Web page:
AS I SEE IT
To say that there were ruffled feathers at Budget time over the Department of Health’s whopping over -spend of a billion plus is putting it mildly. The situation, as other ministers feared that they would get less of the Budget cake due to the HSE’s insatiable appetite for funds, put me in mind of a cuckoo in the nest which leaves the smaller nestlings starving.
Health is a big spender with €22.5bn allocated for the next year, second only to social protection at €25.2bn and more than double the spend on housing and education. However much the Department of Health gets – this year the increase of €800 million was over 6% – it is never enough. Health Minister Stephen Donnelley had been seeking €2bn. There was an outcry that that the Budget amount was a shortfall, prompting an immediate halt on recruitment for the HSE and warnings that the public would suffer even longer waiting lists for treatment.
Nothing like weaponising long-suffering patients in the run up to a General Election as a means of getting more money is there? Our spending on health is about average for the EU, according to Eurostat, with their recent report suggesting that we could do better on prevention and that we need more doctors and nurses. Meanwhile, nearly half of us are covered by health insurance to ease access to health care.
Given a long list of headlined problems from the delays and cost overruns of the children’s hospital now only due to open in 2026 at a cost of over €2bn to the ongoing crisis in overcrowded A&E department and Camhs, the Child and Adolescent Mental Health Service , it’s not unfair to say that our health system is unhealthy and that no amount of spending has provided the cure. What is wrong here?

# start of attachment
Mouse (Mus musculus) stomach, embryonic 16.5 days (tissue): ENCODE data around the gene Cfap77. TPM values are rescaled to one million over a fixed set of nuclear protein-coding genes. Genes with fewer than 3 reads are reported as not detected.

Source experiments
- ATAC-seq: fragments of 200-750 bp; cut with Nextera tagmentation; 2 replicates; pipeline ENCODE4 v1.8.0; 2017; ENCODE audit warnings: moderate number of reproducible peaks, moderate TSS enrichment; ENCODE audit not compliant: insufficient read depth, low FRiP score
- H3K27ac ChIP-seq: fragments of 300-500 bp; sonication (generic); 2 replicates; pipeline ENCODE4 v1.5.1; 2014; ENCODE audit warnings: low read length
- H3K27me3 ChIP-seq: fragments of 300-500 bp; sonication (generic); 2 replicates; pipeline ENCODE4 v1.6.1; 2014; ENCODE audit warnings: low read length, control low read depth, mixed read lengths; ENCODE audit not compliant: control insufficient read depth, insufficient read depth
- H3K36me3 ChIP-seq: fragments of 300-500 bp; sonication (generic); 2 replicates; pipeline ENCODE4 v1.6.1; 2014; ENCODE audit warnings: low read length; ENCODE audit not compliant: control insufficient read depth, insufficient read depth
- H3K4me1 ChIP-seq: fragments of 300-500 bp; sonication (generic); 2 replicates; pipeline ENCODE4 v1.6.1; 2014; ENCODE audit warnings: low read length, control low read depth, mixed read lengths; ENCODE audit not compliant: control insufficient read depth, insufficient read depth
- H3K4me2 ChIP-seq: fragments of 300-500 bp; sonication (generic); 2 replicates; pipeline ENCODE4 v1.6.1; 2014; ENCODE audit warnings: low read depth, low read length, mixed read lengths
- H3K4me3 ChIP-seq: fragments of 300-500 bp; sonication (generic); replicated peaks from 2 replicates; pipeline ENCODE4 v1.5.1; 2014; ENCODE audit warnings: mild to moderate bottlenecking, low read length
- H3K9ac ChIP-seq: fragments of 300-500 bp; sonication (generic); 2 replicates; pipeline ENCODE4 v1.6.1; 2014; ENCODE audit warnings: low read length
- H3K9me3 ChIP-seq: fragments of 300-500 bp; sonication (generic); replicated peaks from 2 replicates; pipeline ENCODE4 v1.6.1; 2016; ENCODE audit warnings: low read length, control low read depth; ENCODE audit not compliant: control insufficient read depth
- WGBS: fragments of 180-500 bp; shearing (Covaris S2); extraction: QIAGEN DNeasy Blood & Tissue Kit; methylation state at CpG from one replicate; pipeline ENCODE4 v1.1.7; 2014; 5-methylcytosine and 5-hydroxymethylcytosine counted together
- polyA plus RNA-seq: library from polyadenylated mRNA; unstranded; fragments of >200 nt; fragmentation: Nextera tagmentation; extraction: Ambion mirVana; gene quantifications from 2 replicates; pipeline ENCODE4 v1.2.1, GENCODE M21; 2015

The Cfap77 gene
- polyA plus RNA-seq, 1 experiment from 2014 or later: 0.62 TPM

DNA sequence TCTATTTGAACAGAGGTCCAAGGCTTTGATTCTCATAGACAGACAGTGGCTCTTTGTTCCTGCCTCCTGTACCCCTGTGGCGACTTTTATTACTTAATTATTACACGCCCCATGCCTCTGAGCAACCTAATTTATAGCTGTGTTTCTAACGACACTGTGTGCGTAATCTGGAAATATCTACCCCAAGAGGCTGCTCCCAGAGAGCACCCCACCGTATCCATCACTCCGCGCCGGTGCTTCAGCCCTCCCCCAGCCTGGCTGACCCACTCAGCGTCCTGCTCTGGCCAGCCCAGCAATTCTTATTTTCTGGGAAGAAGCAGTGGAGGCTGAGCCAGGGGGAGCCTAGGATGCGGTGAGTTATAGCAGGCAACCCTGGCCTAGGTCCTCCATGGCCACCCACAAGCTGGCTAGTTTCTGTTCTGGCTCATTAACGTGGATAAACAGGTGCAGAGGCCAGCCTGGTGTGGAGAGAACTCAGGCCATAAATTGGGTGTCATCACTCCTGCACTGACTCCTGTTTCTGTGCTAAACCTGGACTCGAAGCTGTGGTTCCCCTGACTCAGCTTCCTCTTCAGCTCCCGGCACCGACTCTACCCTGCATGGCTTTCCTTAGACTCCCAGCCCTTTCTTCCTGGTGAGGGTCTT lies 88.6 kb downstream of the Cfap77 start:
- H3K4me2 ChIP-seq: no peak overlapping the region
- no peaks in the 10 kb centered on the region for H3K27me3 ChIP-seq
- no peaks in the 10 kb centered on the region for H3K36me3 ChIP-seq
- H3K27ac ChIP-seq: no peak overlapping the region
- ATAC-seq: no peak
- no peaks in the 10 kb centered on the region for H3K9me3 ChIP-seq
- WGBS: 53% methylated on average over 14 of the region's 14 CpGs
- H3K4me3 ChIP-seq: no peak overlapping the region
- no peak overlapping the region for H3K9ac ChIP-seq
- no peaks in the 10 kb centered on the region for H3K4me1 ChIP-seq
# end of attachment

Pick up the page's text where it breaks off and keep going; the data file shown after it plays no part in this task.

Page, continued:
Bernard Gloster, HSE CEO, interviewed on radio recently’ mentioned a long list of reasons for runaway spending from increased demand for health services to the soaring cost of electricity food and services. In all the debate over funds the elephant in the room question wasn’t asked. Is the HSE badly managed and inefficient?
There are plenty of managers in the HSE, hired at twice the rate of medical staff recently, but they don’t seem able to improve the outcomes for the health service. The HSE is a huge employer with around 150,000 on the pay roll. The biggest category are nurses and midwives at 42, 657 according to 2022 figures, managers and administrators accounted for 22,635.
When it came to hiring staff between December 2019 and September 2022 managers and administrators accounted for a 20% increase compared with an 11.7% increase in nurses, isn’t the ratio of bureaucrats a bit high? Bernard Gloster admitted last week that 6,000 managers were hired last year.
Health Minister Stephen Donnelly has promised savings next year of €600m with the savings to be made mainly on hospitals and a cutback in the costly use of agency staff, currently three times what it should be, and plans for a further 7000 staff were abandoned. Now, a bit confusingly, Bernard Gloster has just announced that a further 2,200 staff will be hired next year.
The Green’s Eamon Ryan said on air recently that reform was needed in the HSE as well as funding and that digital technology was one area that would make a difference together with having a universal system for administration. Other reforms that would make a difference would be to improve the underdeveloped primary and community healthcare services which would deal with treatment earlier and prevent so many cases ending up in hospital.
There is the point that having too many penpushers may not be best use of resources. Large organisations have a tendency to end up running themselves, having meetings about meetings) or running performance studies, rather than providing the service they were set up to do – in tis case, concentrating on patient care.
Next year Bernard Gloster has promised a shake-up of the HSE’s head office dividing it into two teams with a corporate division and national office in charge of delivery of health services under regional managers for six new health regions.
Isn’t this back to where we were with regional health divisions before we had the HSE?
Whether adding yet more managers and layers of bureaucracy to the system will improve the health of our health service remains to be seen.